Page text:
Smedley begins 1st season as CHS volleyball coach

Breanne Smedley - Jim Waller / Whidbey News-Times
Breanne Smedley
— image credit: Jim Waller / Whidbey News-Times

A strong feeder program is the key to success, according to new Coupeville High School volleyball coach Breanne Smedley.

Smedley begins her first year at the helm this fall, replacing Kirsty Croghan.

Croghan, who coached the team only one year, resigned because the commute from her home and job in La Connor was too difficult.

Smedley is the third coach in three years but doesn’t see the turnover as a problem.

“The previous two coaches have done a good job of teaching solid volleyball skills and creating a culture of Coupeville volleyball, laying the foundation for me to build upon those skills and knowledge,” Smedley said.

“I plan to handle the transition by getting to know the girls so that I can most effectively coach them, as well as spending time getting everyone on the same page with our philosophy and expectations for the program,” she added. “I hope to build a program that develops and encourages athletes to better themselves on and off the court. This will come through setting expectations for players and cultivating an environment of trust, respect and discipline.”

For the program to be a success, according to Smedley, the players must be exposed to volleyball before reaching high school.

“This means that students at the elementary level are gaining interest and looking up to high school players as role models and that the middle school program is consistent with the culture, expectations and basic concepts of the high school program,” Smedley said. “This encourages the long-term growth of the player so that by the time they reach their senior year they will have developed sound skills, tactical awareness and a thorough understanding of the game.”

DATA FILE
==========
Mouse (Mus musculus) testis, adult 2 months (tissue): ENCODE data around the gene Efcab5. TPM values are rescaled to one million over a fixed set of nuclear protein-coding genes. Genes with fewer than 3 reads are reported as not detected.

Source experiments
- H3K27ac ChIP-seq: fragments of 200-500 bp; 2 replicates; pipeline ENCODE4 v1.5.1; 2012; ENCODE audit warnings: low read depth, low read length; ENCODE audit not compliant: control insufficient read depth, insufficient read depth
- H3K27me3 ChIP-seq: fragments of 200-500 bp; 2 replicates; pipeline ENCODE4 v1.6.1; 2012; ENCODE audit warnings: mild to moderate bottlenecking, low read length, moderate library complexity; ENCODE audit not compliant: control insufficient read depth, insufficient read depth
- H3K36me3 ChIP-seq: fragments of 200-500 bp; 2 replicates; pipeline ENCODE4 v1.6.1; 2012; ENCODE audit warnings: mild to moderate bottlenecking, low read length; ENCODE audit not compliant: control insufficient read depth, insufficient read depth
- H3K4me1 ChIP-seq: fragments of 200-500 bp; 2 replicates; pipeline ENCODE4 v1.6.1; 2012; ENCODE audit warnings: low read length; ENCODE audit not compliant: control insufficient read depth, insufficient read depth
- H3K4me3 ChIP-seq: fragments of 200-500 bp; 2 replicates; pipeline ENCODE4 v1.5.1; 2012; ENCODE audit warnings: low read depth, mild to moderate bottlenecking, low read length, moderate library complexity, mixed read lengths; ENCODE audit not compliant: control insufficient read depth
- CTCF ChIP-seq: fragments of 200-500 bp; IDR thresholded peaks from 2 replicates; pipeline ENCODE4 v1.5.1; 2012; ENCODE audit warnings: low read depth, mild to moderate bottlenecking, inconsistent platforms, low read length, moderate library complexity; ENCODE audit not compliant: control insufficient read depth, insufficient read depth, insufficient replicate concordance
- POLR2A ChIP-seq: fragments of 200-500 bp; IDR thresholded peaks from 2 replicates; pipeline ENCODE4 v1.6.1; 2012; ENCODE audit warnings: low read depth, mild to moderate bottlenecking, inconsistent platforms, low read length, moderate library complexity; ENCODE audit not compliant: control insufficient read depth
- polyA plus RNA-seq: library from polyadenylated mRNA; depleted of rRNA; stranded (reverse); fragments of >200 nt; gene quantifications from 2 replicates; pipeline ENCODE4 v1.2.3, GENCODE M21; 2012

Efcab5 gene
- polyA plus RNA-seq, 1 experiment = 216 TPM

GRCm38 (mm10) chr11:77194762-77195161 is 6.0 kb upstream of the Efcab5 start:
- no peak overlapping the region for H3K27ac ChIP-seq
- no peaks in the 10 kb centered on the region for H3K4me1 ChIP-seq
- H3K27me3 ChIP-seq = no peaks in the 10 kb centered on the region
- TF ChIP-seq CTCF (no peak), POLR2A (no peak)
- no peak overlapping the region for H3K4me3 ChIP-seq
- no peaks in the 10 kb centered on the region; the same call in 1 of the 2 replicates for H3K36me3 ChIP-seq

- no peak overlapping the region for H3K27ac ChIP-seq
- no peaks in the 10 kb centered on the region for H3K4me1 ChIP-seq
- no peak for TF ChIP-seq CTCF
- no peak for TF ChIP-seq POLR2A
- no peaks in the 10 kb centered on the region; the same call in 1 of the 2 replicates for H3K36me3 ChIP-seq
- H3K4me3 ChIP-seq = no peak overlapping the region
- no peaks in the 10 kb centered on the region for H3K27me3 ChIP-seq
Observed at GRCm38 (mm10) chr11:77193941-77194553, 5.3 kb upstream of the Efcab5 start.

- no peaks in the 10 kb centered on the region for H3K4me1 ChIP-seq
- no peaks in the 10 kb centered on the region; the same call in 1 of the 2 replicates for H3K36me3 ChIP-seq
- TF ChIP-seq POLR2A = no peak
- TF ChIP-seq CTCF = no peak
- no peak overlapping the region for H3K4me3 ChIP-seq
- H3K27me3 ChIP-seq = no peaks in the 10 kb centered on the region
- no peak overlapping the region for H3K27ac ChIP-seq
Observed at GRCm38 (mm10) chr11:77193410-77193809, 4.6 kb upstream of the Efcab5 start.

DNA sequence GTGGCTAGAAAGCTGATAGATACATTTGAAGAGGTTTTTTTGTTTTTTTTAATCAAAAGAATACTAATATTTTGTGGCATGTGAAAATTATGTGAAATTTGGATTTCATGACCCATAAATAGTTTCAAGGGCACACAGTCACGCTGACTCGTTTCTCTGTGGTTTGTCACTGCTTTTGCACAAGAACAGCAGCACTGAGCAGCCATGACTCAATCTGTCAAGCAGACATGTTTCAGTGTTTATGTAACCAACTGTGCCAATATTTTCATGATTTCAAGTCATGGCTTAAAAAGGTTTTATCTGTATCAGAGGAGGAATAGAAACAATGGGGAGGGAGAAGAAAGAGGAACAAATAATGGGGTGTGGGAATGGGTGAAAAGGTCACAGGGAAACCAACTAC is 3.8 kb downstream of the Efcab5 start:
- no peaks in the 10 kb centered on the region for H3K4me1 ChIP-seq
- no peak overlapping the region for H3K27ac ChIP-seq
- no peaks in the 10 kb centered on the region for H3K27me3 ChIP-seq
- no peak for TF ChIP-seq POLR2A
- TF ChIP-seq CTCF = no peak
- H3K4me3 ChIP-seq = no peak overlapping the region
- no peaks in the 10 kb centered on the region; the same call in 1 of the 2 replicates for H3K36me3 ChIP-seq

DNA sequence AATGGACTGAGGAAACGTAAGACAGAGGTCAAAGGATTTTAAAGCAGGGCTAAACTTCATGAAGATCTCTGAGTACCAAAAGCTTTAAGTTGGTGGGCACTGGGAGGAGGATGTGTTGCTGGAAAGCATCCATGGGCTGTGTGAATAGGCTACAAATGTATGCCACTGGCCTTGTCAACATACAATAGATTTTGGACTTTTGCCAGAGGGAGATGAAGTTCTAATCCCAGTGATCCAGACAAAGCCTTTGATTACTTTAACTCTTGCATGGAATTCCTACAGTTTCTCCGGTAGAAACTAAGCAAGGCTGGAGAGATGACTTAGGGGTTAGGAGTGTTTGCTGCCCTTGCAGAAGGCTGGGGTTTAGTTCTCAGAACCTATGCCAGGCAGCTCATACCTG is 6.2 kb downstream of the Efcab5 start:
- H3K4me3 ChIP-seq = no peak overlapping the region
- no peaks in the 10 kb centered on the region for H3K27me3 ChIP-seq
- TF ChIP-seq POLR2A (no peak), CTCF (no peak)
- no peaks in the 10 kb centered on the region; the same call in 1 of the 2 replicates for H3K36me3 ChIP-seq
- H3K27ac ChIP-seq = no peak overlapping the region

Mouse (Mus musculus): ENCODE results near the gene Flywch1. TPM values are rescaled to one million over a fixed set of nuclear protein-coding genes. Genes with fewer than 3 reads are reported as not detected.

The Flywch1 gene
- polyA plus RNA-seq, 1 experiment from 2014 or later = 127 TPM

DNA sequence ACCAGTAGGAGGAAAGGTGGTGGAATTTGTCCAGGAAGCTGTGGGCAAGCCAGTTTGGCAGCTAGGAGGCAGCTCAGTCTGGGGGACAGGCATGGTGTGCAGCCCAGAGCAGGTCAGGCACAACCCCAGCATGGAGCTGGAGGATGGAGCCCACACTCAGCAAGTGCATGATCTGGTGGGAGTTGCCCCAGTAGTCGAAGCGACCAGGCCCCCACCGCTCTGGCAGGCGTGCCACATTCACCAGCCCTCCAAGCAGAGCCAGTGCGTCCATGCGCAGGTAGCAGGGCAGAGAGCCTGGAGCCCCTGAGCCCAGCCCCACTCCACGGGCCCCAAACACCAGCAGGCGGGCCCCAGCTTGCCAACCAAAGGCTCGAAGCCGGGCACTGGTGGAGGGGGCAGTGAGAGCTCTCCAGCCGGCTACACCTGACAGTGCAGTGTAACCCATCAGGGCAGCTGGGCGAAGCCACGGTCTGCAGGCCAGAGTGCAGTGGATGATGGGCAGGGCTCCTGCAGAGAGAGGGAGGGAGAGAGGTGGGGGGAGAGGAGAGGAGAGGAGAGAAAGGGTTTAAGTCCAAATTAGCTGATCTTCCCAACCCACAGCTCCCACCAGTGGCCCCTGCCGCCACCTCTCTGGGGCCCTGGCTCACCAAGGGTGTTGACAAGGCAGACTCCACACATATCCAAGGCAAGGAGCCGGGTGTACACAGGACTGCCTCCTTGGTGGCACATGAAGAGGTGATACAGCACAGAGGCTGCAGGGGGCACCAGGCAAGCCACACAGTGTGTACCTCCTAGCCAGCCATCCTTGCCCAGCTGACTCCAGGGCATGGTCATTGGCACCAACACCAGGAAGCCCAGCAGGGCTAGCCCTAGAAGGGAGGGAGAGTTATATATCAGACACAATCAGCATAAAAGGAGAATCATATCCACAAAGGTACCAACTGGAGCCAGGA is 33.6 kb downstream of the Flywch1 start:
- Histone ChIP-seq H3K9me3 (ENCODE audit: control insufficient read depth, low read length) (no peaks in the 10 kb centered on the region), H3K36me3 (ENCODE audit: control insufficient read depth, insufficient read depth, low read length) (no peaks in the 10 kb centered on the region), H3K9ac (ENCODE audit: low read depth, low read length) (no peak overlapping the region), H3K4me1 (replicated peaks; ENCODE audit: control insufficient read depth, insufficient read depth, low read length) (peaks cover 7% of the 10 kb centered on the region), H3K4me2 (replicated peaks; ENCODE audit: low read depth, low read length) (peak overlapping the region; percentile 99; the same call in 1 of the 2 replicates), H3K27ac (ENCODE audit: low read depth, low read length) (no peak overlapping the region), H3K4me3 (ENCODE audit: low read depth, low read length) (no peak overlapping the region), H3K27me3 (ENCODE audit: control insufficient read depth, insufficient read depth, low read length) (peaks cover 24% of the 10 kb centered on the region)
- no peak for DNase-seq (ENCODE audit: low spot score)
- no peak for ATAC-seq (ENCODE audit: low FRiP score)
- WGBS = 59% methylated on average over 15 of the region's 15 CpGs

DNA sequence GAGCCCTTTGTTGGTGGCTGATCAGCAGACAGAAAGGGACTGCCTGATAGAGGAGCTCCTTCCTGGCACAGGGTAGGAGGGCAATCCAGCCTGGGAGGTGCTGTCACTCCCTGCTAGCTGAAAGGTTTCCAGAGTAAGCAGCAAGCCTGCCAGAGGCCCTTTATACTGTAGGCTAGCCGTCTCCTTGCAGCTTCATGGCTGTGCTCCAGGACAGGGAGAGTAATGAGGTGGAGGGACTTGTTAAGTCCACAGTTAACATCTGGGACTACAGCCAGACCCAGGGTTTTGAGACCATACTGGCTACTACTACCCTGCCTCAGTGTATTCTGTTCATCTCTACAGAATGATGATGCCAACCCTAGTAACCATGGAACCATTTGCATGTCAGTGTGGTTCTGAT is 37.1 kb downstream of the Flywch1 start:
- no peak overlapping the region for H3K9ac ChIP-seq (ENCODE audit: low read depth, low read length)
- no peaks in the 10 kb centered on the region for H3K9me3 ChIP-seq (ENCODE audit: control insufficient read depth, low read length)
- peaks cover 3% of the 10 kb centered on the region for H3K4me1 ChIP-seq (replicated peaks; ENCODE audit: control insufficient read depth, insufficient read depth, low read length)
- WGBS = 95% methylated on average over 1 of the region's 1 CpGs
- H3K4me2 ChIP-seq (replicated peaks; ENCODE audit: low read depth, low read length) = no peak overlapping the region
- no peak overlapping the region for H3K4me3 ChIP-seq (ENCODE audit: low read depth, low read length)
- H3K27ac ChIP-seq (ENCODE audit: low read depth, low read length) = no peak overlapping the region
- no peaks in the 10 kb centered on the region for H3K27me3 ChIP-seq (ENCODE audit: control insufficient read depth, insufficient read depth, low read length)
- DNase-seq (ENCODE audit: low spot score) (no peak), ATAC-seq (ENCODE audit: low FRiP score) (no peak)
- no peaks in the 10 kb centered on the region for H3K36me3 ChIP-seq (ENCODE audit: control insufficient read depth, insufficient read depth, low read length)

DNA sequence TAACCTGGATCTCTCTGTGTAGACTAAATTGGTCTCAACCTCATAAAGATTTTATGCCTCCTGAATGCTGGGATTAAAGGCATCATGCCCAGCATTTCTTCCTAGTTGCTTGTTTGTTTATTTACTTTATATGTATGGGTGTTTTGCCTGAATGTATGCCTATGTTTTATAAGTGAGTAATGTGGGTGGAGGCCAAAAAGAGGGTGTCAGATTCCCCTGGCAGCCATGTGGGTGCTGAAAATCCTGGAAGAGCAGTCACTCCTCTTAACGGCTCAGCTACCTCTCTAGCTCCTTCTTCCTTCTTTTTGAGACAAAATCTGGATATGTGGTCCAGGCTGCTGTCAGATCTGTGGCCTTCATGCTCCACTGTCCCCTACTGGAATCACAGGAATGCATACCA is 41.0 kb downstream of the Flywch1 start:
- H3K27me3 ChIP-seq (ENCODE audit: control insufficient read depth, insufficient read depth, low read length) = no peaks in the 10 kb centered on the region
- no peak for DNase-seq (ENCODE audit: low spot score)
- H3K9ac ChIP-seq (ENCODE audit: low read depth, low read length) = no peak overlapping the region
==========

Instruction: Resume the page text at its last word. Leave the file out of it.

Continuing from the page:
Smedley also sees volleyball as an avenue to teach students life skills such as work ethic, discipline and leadership: “My goal is to help all players reach their fullest potential on and off the court.”

Another goal, Smedley said, is to “cultivate an environment” where players feel valued and respect themselves and others.

“Winning is a by-product of a successful program that is built upon an expected high standard of player attitude and behavior but is not an adequate substitute for those values.”

Smedley grew up in Vancouver, Wash., and attended Western Washington University, where she played volleyball. She moved to Whidbey Island  last summer when her husband, Brett, accepted a teaching and an assistant football coaching job at Coupeville High School.

Breanne Smedley teaches physical education at Oak Harbor’s Broad View Elementary.

She began coaching while competing for Western, helping at clinics and camps. She coached two years of club volleyball, then she became the varsity assistant at Oak Harbor High School last year. She also coached seventh- and eighth-grade volleyball at Oak Harbor Middle School.

“I was interested in the CHS job because I see a lot of potential to create a strong volleyball program at Coupeville,” Smedley said. “Coupeville has a very supportive community and there are a great group of girls on the team with many of the pieces needed to be competitive in our league. It’s about putting those parts together to build a successful program.”

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